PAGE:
PRIDE Doesn’t End in June

PRIDE Doesn’t End in June

PRIDE Doesn’t End in June 470 534

This year the Leonard-Litz LGBTQ+ Foundation was honored to support several community partners as they celebrated Pride Month.

But we know that Pride doesn’t end with June.

The ongoing fight for equality and justice, particularly for Black and Brown, Trans, and Gender-nonconforming people happens in ways big and small every day.

While most corporate diversity and inclusion efforts may dissipate after June, we believe that uniting and empowering the LGBTQ+ community is essential twenty-four hours a day, 365 days a year.

So we are thrilled to share these pictures and memories from various Pride 2021 celebrations we supported across the Northeast US.


Westchester Pride, hosted The LOFT LGBTQ+ Community Center, showcased drag queens and hosted film screenings, in tandem with presentations and discussions around LGBTQ+ legislation, intersectionality, mental health, and peer-support sessions. The political discourse around LGBTQ+ rights has impacted many members of our community negatively, especially our youth, who grapple with fear, anxiety, and depression, which is why it is crucial to infuse Pride with comprehensive learning experiences for everyone.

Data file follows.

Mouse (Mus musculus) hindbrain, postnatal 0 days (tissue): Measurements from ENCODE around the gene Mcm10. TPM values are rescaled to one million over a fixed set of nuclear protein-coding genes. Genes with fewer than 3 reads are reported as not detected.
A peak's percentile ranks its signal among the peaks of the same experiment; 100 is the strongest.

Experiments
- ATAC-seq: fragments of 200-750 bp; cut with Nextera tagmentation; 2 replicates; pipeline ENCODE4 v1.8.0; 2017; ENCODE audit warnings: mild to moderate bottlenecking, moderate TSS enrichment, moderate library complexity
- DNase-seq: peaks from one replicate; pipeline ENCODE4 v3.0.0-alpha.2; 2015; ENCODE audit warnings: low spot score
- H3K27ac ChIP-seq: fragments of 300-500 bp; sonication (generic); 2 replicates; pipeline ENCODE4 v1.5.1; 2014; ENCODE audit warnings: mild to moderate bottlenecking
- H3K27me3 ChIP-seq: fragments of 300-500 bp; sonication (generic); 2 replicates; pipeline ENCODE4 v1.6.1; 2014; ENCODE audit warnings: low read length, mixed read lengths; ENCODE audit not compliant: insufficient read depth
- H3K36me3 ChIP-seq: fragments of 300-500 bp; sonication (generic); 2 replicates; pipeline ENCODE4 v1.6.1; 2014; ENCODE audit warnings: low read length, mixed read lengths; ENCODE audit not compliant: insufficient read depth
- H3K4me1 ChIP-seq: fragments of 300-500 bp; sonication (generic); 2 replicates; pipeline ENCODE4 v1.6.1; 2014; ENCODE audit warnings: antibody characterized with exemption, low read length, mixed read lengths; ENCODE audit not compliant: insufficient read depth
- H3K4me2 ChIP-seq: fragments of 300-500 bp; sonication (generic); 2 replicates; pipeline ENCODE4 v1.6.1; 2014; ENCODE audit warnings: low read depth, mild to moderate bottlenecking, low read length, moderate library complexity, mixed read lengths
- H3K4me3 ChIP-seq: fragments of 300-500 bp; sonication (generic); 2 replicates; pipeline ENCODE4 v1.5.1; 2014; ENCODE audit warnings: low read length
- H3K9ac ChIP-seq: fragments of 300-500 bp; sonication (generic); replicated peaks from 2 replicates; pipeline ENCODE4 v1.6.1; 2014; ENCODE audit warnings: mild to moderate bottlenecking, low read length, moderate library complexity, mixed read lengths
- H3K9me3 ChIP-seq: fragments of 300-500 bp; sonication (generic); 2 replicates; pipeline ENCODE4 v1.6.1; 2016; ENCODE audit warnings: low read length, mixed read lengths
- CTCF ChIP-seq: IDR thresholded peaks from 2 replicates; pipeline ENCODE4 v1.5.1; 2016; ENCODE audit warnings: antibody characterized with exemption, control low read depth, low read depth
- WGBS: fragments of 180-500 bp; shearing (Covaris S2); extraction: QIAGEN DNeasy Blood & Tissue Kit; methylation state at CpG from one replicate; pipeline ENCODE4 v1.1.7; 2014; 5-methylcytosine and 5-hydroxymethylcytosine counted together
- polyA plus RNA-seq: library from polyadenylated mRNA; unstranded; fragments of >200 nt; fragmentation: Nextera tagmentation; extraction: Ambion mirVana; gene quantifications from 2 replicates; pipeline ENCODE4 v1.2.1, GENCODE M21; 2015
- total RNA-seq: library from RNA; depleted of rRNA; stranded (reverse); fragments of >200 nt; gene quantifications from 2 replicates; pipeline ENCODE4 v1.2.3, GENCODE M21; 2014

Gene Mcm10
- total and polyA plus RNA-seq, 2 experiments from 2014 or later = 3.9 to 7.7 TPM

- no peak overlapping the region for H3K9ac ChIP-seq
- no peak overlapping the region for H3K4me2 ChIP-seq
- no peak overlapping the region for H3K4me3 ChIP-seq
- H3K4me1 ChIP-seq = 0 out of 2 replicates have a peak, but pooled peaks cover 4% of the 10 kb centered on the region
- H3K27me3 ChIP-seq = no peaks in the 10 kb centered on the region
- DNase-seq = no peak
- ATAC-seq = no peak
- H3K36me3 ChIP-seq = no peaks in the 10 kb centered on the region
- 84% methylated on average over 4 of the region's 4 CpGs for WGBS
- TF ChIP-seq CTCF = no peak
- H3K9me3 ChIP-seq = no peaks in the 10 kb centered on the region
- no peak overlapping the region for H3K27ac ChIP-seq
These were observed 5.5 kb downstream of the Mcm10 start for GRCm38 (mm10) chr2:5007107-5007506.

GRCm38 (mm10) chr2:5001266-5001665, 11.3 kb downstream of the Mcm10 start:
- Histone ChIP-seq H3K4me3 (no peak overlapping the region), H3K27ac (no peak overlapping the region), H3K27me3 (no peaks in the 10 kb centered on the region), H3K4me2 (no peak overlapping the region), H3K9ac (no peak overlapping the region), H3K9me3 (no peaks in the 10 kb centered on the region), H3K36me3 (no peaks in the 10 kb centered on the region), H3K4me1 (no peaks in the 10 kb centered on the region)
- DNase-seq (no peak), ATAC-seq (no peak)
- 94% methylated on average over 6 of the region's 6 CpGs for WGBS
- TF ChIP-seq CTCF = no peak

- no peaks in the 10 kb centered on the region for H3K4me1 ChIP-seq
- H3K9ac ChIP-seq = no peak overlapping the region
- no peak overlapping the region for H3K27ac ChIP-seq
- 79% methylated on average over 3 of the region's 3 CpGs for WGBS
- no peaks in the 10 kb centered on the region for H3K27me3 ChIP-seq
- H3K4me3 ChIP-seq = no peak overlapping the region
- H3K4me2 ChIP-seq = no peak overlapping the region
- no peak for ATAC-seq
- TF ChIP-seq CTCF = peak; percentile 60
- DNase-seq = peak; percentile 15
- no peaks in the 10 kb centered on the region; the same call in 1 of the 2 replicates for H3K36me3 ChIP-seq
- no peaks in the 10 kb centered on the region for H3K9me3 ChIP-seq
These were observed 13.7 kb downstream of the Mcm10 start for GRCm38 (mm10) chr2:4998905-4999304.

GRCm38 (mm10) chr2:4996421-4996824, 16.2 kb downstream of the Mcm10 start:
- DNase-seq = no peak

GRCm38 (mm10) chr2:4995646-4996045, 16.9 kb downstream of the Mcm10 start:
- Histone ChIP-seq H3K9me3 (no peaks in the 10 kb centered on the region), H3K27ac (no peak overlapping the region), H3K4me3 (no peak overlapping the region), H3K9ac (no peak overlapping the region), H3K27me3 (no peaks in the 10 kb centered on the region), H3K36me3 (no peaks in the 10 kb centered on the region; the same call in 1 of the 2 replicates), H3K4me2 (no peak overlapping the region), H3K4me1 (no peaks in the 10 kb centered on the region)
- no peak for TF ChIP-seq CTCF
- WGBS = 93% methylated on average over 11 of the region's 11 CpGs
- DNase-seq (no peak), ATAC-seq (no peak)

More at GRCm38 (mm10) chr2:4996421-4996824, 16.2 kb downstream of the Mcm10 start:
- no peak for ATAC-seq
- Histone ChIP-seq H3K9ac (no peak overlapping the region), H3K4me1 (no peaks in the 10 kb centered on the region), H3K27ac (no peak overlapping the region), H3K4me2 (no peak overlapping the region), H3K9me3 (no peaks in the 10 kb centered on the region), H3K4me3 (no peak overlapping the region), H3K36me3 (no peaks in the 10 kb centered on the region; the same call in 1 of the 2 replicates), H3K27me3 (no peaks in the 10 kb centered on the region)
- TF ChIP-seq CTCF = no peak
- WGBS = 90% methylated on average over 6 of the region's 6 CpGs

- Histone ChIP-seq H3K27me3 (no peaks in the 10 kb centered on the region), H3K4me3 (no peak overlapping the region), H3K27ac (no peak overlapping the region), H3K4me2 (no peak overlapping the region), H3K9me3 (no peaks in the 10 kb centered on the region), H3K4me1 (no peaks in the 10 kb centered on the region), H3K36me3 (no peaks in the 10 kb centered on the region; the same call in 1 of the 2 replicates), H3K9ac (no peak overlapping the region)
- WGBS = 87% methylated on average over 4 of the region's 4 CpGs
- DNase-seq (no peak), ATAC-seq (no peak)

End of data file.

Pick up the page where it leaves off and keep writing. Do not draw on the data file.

Fairfield Pride, hosted by Triangle Community Center, featured a lineup of primarily outdoor events that were curated for all ages, such as Pride Parade of Sail, Family Field Day, Youth Silent Disco, Women’s Music Festival, and Drag Bingo.






“Live Pridefully: Love and Resilience within Pandemics,” hosted by Caribbean Equality Project, took the form of a two-night virtual event in commemoration of both Pride Month and Caribbean Heritage Month. Conversations were centered around migrant stories, coming out narratives, visibility, racial and gender justice, and safety. Based in Queens, Caribbean Equality Project  is currently the only education-based agency to serve Caribbean American LGBTQ+ people in New York City.





“DC’S Royals: A Celebration of Drag,” hosted by the Washington Blade, showcased a photo- and video-based gallery of drag queens and LGBTQ+ history, as well as a live drag performances. DC boasts some of the richest history in LGBTQ+ activism, and this was a particularly unique way to honor the transformation of LGBTQ+ culture over the past decades. The Washington Blade is the oldest LGBTQ+ publication in the US.





June may be over, but Pride never ends. We encourage our Allies to continue to support our partners to help LGBTQ+ people fulfill their true potential year-round.

by David Arias
Social Media Director